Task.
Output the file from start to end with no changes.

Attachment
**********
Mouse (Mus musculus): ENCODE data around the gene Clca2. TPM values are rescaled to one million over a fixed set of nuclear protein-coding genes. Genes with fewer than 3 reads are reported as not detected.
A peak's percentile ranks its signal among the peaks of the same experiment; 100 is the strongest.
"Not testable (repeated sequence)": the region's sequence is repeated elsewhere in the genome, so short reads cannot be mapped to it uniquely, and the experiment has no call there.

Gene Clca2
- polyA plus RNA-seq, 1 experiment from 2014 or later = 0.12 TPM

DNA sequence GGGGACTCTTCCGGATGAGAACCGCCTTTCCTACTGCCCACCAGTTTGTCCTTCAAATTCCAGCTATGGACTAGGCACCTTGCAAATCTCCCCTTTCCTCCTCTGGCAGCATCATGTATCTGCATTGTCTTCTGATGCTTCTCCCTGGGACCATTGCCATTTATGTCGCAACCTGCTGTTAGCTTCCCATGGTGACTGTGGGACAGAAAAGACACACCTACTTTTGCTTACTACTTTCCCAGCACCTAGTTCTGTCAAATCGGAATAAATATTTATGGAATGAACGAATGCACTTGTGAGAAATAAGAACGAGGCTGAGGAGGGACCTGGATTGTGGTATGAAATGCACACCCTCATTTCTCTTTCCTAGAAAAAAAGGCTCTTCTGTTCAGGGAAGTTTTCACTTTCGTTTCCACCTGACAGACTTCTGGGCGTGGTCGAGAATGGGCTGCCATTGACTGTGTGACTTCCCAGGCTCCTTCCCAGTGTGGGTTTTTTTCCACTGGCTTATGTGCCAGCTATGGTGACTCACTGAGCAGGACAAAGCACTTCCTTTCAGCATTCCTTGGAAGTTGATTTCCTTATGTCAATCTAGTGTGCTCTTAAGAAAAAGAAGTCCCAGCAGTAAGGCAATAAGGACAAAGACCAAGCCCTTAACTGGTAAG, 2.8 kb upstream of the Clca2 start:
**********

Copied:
Mouse (Mus musculus): ENCODE data around the gene Clca2. TPM values are rescaled to one million over a fixed set of nuclear protein-coding genes. Genes with fewer than 3 reads are reported as not detected.
A peak's percentile ranks its signal among the peaks of the same experiment; 100 is the strongest.
"Not testable (repeated sequence)": the region's sequence is repeated elsewhere in the genome, so short reads cannot be mapped to it uniquely, and the experiment has no call there.

Gene Clca2
- polyA plus RNA-seq, 1 experiment from 2014 or later = 0.12 TPM

DNA sequence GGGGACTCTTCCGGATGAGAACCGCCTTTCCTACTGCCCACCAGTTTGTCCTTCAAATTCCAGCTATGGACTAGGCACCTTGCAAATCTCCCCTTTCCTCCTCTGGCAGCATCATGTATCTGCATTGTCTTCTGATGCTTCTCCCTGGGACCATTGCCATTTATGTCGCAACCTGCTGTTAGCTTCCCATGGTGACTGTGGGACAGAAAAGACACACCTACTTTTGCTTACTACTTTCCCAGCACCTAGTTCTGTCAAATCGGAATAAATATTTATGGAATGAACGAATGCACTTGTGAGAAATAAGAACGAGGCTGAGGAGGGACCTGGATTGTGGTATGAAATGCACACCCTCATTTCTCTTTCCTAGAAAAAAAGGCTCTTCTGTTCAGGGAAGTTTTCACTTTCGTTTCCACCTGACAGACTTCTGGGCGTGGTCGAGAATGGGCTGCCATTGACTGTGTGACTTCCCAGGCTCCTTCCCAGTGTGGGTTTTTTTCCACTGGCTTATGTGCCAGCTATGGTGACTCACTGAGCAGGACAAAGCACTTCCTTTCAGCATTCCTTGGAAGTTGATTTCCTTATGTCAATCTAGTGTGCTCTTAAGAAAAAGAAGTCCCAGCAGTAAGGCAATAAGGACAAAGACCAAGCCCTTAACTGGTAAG, 2.8 kb upstream of the Clca2 start: